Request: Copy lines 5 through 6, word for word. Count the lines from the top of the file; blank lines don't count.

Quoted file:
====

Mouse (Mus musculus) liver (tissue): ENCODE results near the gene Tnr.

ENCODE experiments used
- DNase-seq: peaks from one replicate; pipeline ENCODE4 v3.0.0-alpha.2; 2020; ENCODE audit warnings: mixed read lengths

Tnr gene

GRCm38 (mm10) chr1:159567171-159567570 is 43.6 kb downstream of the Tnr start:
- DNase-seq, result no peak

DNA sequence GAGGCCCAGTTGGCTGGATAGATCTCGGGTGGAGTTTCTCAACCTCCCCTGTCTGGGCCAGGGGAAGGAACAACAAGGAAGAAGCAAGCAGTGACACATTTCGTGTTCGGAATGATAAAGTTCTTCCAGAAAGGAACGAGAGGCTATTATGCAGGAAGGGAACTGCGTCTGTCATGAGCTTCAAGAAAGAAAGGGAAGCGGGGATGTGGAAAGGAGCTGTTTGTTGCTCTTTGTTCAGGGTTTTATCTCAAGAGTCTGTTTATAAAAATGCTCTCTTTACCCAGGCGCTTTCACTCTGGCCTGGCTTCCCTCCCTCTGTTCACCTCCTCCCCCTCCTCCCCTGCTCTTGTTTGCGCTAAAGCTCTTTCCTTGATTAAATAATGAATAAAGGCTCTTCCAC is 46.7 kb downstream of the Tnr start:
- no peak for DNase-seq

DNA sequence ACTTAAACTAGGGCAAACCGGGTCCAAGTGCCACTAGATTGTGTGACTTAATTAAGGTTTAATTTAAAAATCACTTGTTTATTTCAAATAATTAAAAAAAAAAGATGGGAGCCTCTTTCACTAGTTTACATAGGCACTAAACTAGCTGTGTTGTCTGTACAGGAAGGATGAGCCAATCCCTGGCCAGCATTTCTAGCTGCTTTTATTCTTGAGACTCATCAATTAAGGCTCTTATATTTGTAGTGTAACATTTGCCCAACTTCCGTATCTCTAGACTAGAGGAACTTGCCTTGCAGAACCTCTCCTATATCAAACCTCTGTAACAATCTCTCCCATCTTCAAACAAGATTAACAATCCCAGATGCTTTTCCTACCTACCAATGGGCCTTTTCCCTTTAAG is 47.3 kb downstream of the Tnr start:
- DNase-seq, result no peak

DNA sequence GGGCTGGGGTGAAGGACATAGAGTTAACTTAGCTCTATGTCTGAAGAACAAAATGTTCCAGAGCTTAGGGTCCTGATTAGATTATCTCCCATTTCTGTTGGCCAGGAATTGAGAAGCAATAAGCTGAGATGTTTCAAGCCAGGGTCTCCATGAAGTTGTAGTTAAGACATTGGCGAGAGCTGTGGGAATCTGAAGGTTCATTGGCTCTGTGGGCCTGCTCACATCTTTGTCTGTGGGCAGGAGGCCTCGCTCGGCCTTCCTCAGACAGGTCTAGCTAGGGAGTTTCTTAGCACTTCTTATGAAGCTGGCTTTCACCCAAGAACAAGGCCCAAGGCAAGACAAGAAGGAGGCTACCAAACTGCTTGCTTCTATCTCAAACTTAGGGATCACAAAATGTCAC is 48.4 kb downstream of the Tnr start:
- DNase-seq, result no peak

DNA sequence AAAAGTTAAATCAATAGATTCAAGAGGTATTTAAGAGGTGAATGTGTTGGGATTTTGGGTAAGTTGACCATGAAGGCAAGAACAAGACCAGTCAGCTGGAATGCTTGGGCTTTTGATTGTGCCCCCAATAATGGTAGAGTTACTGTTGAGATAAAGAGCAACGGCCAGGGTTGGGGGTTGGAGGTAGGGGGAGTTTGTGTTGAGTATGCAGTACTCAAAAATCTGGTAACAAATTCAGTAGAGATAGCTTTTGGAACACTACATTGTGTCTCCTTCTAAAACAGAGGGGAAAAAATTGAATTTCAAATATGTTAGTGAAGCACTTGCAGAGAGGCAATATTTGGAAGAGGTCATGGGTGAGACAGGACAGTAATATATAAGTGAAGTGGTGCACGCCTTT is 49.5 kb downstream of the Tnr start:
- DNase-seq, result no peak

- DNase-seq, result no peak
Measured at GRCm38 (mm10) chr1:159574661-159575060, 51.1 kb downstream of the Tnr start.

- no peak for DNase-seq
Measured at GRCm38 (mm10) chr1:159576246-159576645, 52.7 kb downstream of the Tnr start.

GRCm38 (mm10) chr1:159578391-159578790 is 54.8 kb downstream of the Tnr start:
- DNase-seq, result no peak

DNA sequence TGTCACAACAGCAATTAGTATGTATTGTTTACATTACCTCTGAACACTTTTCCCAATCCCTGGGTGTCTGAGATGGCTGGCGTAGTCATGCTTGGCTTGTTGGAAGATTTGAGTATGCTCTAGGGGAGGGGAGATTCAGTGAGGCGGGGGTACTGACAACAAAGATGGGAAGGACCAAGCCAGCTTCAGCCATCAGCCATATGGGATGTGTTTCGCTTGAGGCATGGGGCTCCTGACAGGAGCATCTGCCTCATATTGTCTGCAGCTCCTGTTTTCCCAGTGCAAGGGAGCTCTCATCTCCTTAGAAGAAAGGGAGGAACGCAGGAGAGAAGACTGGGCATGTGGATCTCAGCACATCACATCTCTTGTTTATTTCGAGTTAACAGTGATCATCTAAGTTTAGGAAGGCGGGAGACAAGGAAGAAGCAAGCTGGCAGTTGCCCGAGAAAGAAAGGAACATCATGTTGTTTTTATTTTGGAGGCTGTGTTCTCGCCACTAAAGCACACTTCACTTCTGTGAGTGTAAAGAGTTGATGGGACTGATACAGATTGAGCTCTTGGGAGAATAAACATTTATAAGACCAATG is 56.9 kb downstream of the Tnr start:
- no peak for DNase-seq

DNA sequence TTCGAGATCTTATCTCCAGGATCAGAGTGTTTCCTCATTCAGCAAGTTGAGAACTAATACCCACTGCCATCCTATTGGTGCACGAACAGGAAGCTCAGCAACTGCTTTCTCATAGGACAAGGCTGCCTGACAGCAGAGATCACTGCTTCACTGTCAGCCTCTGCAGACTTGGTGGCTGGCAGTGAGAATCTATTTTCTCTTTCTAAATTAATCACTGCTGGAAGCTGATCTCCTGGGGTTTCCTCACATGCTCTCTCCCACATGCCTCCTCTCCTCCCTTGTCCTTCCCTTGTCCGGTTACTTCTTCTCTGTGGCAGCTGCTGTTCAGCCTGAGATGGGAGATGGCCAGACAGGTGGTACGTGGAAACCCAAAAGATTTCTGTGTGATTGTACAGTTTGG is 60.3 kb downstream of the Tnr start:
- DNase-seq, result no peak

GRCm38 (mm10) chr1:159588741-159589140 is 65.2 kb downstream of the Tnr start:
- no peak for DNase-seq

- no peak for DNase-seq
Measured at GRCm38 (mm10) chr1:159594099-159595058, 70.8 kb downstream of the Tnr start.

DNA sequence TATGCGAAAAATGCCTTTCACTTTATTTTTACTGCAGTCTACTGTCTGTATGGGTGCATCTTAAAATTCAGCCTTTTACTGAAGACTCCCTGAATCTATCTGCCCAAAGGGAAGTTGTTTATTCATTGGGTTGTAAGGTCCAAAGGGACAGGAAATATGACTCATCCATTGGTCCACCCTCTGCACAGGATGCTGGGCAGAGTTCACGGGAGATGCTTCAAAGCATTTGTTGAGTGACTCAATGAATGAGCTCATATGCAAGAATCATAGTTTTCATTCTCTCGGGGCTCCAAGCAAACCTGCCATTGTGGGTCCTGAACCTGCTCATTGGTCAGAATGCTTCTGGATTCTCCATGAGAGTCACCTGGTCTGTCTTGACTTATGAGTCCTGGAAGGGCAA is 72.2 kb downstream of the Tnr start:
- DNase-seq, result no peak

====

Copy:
GRCm38 (mm10) chr1:159567171-159567570 is 43.6 kb downstream of the Tnr start:
- DNase-seq, result no peak